Ho Ho Ho! Santa delivered more records for Wall Street on Tuesday.
The Dow rose 63 points, or 0.4%, and the S&P 500 and Nasdaq also rose modestly. The gains were enough to push the Dow and S&P 500 to fresh all-time highs, and the Nasdaq to a new 13-year high.
Trading volume was low Tuesday, with most investors away for the holidays. The stock market closed at 1 p.m. ET, and markets will remain closed Wednesday for Christmas Day.
While the broader market only advanced modestly, Tesla(TSLA) shares finished sharply higher. Shares of the electronic car maker spiked almost 6% Tuesday after the company said federal officials have reaffirmed the five-star safety rating of the 2014 Model S.
Investors were pleased with the news from the National Highway Traffic Safety Administration. It appears unrelated to a federal investigation into whether recent Model S fires are a safety issue, which has dinged Tesla stock in recent months.
Some traders on StockTwits, a social investing site, pointed out what they saw as misguided enthusiasm.
"$TSLA goes up on a months-old safety rating that was 'reiterated,'" said BullHorns. "Every company should reiterate positive news daily. LOL."
StockTwits user Fiftyfifty said that investors may be overreacting: "Knew people would confuse these ratings with the unrelated & ongoing investigation."
Twitter(TWTR) also rallied more than 8%, closing just below $70 apiece, after earlier topping that level for the first time ever. There was no apparent news for the surge, and followed Tuesday's 7.5% advance.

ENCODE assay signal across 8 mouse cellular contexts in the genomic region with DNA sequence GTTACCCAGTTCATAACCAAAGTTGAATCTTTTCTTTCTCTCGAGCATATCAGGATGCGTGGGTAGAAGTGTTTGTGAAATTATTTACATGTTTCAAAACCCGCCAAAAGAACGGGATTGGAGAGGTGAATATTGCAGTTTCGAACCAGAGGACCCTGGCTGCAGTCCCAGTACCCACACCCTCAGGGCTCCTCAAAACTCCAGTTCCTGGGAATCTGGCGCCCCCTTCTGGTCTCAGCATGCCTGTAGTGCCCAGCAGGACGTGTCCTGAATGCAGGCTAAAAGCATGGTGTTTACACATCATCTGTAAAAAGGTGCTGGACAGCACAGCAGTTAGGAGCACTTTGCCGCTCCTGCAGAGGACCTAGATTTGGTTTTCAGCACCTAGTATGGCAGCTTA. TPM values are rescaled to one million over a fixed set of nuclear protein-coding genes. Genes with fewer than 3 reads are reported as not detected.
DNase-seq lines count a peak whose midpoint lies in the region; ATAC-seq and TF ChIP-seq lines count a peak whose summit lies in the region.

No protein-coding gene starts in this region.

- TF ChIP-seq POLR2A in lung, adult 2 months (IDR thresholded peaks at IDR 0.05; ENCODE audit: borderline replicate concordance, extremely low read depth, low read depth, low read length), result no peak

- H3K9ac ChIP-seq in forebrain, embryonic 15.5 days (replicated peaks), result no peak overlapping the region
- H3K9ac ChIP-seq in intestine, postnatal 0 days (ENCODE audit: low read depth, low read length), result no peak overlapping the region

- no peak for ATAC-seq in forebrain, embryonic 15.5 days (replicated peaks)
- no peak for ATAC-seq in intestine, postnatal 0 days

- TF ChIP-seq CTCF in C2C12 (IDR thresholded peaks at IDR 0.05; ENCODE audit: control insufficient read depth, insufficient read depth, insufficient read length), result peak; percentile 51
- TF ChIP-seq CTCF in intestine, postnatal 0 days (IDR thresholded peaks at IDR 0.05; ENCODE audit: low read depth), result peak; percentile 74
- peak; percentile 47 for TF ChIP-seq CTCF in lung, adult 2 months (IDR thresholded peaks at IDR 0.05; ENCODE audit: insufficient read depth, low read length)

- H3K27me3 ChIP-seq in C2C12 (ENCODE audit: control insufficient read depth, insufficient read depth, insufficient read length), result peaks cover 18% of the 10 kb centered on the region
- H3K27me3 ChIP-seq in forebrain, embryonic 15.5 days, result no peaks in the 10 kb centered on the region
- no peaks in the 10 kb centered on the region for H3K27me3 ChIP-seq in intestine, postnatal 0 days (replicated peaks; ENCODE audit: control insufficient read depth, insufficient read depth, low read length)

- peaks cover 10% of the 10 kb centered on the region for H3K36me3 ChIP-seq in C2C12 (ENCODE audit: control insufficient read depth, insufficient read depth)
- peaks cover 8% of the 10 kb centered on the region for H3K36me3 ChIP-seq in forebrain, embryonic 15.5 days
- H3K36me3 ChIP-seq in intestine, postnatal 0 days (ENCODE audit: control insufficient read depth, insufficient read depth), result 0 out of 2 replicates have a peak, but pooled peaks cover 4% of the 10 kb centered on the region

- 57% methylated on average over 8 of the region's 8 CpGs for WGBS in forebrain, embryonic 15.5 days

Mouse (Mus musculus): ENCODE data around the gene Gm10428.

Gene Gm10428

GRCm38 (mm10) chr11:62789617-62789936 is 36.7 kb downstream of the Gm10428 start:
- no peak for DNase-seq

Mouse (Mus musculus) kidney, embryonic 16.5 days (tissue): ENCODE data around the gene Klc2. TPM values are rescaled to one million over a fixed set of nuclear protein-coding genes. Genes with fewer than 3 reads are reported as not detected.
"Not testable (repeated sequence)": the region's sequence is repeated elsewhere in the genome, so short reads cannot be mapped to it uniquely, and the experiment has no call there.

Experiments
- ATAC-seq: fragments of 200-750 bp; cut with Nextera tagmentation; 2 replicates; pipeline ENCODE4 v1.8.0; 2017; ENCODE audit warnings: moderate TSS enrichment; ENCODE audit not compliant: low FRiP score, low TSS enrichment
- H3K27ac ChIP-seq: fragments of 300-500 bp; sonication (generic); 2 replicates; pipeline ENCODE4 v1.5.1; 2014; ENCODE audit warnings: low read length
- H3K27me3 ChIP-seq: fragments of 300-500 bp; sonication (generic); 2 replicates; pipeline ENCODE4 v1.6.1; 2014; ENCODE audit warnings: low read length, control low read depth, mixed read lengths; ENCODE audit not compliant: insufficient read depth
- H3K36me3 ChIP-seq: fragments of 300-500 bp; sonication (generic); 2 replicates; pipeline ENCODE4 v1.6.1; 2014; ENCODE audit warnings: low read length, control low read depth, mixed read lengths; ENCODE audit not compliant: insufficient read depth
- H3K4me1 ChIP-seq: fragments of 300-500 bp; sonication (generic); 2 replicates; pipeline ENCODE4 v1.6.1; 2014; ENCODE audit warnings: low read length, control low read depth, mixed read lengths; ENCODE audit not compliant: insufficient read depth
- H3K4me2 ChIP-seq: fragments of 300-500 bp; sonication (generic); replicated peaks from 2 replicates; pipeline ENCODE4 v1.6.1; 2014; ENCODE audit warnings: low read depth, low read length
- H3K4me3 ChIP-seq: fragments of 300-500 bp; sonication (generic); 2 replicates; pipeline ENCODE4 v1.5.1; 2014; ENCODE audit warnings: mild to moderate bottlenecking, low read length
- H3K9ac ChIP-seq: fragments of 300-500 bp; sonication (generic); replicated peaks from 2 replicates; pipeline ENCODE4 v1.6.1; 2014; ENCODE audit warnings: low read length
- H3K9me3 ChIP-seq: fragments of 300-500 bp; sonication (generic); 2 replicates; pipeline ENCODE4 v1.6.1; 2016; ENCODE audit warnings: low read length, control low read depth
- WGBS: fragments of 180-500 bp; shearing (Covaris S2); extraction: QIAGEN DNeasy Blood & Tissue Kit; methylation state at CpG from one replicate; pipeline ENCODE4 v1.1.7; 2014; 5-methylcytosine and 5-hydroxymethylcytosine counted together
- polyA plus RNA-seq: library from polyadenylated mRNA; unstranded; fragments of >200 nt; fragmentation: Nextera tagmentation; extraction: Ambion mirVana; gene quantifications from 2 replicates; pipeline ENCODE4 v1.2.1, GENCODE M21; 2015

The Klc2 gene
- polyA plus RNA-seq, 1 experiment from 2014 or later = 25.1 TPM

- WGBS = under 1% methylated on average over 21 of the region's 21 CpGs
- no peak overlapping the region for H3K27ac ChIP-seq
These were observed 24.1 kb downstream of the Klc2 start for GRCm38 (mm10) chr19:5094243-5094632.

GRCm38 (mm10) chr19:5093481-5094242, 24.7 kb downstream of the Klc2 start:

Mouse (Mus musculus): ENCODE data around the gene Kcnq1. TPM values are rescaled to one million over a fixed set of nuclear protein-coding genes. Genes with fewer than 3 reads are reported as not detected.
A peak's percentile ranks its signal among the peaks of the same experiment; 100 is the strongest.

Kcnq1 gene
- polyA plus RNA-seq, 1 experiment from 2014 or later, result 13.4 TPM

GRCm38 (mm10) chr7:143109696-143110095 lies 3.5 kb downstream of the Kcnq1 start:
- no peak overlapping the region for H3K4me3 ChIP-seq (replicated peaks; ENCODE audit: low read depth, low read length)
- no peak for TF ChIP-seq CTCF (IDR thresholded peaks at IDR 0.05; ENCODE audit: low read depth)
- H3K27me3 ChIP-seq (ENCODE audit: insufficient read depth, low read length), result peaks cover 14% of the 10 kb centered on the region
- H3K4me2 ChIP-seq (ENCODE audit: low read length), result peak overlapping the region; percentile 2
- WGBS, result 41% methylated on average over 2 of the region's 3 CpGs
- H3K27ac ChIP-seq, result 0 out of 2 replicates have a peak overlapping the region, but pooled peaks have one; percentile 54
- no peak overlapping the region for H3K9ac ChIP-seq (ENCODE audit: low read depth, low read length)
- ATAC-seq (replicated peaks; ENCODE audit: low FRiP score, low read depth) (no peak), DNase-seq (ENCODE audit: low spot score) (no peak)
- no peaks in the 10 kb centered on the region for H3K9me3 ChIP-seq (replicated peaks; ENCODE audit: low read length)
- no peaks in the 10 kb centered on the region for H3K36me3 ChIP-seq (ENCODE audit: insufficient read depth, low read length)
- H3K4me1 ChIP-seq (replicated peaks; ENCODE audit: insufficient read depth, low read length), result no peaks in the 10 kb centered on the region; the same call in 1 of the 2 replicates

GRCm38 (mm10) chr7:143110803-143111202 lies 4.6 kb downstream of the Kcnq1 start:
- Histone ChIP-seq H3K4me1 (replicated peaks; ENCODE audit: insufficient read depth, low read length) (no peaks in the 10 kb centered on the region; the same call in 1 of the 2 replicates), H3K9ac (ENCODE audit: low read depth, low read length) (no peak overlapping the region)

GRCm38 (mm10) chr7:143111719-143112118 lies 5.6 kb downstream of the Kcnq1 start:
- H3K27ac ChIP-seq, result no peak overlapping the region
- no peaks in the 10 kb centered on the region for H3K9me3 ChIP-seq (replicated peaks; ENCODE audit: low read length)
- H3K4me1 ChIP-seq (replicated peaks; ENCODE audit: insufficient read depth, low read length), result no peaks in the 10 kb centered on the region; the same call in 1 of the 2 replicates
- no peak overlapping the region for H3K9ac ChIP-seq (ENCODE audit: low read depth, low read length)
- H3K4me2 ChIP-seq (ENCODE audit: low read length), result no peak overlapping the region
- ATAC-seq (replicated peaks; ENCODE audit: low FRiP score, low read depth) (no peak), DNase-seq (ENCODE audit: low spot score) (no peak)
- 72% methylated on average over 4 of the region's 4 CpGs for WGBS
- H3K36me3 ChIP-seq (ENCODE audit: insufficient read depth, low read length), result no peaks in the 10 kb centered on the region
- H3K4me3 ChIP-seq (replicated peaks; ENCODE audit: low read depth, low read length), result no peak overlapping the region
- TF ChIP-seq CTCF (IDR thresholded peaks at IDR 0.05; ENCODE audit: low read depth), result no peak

"$TWTR Santa very generous this Year//changed his reindeer for birdies," quipped Barkovsky.
The broad rally puts the Dow on track for its best year since 2003 and the S&P 500 on pace for its best year since 1997.
2013 was great for stocks. Now what?
This year's gains have been driven by ongoing economic stimulus from the Federal Reserve, increased confidence in the economy, solid corporate earnings growth, and more individual investors entering the stock market.
The Fed announced last week that it will pull back its bond buying program by a bit in January. But most experts believe the bull market, which began in early 2009, will continue for a sixth year in 2014, albeit at a more modest pace.
In European markets, the major indexes closed with modest gains during the holiday-shortened trading session. In Asia, markets ended mixed.